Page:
Small-cap Haynes International (NASDAQ: HAYN)
is finding support near its 50-day moving average after slipping from a November 9 high of $47.08.
The Indiana company produces high-performance cobalt and nickel alloys in various forms, including sheet, coil, and plate. Haynes’ products are deployed in numerous industrial applications, including chemical processing, aerospace, industrial gas turbine and others.
The bulk of Haynes’ revenue comes from the U.S., but it also sells internationally in China, Europe and other regions.
The company, whose market cap is just $503 million, reported third-quarter results on November 18. The stock moved 4.88% higher that day, in trading volume 13% heavier than normal. It moved up in the next two sessions but slipped along with the broader market more recently.
Haynes is one of those small companies in a non-glamourous industry that doesn’t get much love from the media. Because it’s small, with only 11.9 million shares in float, it’s not an institutional-quality stock in the way a larger company is.
Growing Fund Sponsorship
Nonetheless, it does have a decent amount of fund ownership, and that number grew in the past two quarters. The fund holding the largest stake in Haynes is the Royce Opportunity Fund, which owns 2.85% of outstanding shares.
Meanwhile, at the Cavanal Hill Opportunistic Fund, Haynes shares comprise 1.48% of fund assets. That’s the largest fund allocation of Haynes shares.
Small companies like this also have scant analyst coverage. There are far more small-cap stocks than large caps, but analysts and investment banks simply don’t have the resources to cover these companies, as these small stocks aren’t always liquid enough for the big institutions to add.
However, there’s a potential upside to this lack of attention: The investable small-cap universe is inefficient when it comes to the distribution of information. Institutional managers focusing on small stocks compete with fewer rivals and are theoretically in a better position to snap up stocks at low valuations, ahead of a run-up.
Smaller companies like Haynes often allow greater access to management teams than larger firms, helping fund managers make more informed decisions.
So how does Haynes compare to a small-cap index?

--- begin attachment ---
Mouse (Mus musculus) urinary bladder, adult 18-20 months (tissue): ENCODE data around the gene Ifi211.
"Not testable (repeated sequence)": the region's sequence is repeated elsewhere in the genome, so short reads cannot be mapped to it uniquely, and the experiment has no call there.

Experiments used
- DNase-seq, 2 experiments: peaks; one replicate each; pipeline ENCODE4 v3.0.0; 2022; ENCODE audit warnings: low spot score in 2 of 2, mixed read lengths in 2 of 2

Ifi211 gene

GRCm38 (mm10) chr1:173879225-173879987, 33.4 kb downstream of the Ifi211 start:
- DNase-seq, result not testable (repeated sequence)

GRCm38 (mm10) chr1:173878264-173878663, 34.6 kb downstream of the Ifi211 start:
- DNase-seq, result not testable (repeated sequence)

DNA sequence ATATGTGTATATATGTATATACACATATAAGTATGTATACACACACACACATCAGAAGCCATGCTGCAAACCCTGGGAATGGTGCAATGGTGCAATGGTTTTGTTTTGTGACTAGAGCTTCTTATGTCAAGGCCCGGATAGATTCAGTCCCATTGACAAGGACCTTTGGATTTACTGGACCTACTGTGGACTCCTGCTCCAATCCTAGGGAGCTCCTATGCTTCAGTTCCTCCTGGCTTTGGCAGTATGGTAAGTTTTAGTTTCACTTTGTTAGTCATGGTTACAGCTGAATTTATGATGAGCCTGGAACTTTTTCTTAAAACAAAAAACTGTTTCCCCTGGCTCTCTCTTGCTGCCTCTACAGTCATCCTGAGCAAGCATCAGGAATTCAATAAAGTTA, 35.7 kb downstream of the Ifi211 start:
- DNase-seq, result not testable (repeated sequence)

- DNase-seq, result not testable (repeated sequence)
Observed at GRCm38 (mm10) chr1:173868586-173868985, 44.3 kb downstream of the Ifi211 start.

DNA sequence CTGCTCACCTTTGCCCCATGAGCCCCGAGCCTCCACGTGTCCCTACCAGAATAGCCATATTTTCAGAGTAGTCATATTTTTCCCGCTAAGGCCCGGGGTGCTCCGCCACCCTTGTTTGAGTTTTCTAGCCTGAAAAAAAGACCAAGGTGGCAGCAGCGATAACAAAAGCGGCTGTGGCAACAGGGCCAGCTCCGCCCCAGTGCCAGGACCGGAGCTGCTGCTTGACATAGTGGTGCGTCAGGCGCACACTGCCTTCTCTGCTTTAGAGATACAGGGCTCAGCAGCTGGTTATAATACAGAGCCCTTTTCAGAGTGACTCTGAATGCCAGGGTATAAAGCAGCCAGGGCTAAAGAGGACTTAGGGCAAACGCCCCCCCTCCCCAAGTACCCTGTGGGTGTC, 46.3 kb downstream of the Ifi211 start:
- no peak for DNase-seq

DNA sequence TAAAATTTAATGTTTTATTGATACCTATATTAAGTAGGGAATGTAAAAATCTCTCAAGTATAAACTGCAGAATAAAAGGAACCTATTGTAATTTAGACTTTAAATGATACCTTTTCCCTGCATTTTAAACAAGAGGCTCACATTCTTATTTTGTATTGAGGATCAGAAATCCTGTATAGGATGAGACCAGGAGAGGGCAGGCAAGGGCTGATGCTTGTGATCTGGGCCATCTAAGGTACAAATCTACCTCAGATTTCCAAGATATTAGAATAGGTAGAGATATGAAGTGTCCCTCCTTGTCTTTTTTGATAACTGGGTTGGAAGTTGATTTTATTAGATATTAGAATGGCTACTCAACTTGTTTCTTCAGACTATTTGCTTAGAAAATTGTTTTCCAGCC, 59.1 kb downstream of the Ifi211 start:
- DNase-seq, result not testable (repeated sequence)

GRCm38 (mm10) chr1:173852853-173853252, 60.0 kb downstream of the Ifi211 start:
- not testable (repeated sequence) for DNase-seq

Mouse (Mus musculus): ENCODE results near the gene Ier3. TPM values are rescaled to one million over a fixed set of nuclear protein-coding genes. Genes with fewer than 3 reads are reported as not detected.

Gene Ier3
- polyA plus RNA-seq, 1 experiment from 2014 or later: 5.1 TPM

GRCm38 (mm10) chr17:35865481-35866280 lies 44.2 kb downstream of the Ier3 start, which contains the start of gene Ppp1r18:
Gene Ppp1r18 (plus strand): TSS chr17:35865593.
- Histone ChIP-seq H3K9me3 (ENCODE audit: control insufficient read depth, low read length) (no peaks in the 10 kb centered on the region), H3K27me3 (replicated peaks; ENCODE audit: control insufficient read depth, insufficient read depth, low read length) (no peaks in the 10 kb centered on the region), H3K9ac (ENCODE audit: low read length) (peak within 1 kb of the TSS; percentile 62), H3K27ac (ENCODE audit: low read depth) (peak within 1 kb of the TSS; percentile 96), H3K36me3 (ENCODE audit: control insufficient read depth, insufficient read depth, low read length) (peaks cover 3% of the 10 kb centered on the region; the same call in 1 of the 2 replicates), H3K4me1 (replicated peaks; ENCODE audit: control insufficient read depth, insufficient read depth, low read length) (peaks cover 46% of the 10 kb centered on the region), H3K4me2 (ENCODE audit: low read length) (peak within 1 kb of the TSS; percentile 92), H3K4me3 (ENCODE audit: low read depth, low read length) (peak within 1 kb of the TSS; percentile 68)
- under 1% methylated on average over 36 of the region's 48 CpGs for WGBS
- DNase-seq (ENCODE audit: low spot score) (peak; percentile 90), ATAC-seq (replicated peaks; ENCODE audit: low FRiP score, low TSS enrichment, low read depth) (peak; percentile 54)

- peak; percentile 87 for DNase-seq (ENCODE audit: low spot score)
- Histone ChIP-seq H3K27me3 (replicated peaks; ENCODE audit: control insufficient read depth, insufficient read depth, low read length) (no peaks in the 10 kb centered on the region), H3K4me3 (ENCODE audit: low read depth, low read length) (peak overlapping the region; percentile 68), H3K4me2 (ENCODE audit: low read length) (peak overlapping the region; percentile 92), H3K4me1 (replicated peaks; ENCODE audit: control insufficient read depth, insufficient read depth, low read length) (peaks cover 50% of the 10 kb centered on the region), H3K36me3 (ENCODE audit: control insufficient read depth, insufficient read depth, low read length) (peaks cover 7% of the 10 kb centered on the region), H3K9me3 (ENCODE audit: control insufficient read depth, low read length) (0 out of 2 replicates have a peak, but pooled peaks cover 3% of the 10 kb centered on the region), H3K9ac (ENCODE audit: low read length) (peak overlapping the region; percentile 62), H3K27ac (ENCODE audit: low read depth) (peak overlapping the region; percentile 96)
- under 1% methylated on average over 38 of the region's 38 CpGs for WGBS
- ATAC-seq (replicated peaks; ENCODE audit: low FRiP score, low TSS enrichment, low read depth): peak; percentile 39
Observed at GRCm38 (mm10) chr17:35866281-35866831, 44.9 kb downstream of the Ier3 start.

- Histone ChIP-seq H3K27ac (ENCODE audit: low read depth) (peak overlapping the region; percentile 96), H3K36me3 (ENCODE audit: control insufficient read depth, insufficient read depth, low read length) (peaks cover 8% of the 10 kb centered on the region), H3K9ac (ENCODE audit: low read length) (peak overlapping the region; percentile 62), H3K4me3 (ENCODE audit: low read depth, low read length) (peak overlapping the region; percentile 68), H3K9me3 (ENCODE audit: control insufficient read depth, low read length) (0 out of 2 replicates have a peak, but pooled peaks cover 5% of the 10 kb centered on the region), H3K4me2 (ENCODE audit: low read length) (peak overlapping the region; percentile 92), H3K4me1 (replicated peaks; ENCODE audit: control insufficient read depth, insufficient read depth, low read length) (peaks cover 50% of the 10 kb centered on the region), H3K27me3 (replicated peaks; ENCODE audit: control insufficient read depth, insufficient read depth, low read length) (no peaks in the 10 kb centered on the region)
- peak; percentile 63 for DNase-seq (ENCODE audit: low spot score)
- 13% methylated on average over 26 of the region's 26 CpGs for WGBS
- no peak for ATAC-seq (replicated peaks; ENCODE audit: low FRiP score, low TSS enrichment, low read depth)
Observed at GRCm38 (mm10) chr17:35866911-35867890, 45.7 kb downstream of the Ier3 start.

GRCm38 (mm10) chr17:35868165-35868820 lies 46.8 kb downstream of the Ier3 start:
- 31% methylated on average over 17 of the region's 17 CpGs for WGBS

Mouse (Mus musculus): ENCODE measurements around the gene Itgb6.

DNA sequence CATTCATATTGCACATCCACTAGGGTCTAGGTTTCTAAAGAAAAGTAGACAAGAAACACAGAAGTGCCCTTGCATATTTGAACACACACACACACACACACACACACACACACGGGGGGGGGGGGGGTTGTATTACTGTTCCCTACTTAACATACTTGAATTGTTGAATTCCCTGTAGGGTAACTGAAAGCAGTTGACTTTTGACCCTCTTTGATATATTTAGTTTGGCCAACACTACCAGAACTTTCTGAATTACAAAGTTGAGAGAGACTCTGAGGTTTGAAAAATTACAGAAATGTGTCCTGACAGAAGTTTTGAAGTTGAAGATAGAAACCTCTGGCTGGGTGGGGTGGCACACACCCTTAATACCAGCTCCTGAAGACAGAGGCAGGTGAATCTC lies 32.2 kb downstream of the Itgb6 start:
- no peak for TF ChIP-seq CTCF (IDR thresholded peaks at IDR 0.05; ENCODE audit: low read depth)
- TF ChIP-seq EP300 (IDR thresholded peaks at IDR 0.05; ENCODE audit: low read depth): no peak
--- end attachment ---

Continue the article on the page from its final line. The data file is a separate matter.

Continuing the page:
The stock is up 3.71% in the past month, 5.68% in the past three months, 77.35% year-to-date and 88.97% in the past year.
That’s better than the Russell 2000 small-cap index, which is down 2.30% in the past month and down 1.41% in the past three months.
Year-to-date, the index is up 15.66%, and up 23.24% in the past year.
Because of their size and relative lack of liquidity, small caps are often more volatile than their larger peers.
Haynes has a beta of 1.06, meaning it’s just slightly more volatile than the broader market. A little volatility is not a bad thing, as it can also present upside opportunities.
Bouncing Back From Rough 2020
In its recent quarterly report, the company touted recent progress as orders bounce back from slowdowns last year and in the first quarter of this year.
“Our business improvement and transformation initiatives resulted in a 17.5% gross margin and net income of $2.6 million in the fourth quarter,” said president and CEO Michael Shor.
He noted that fiscal year 2021 aerospace shipments were just 50% of the pre-pandemic fiscal year 2019 levels, the company saw the first signs of meaningful growth in the aerospace market shipments and backlog in the quarter.
The company earned $0.20 per share in the most recent quarter, up from a loss of $0.46 per share a year ago. Revenue was $95.3 million, up 19%.
Analysts expect the company to earn $1.11 per share in fiscal 2022, up from a loss of $0.71 per share in fiscal 2021. That’s seen rising by 87% in fiscal 2023, to $2.08 per share.
This company clearly has some potential and is rebounding from some tough quarters. For investors and traders who can handle the potential volatility of a small stock with relatively few shares in the float, Haynes could offer a buy opportunity as it approaches that previous high of $47.08.
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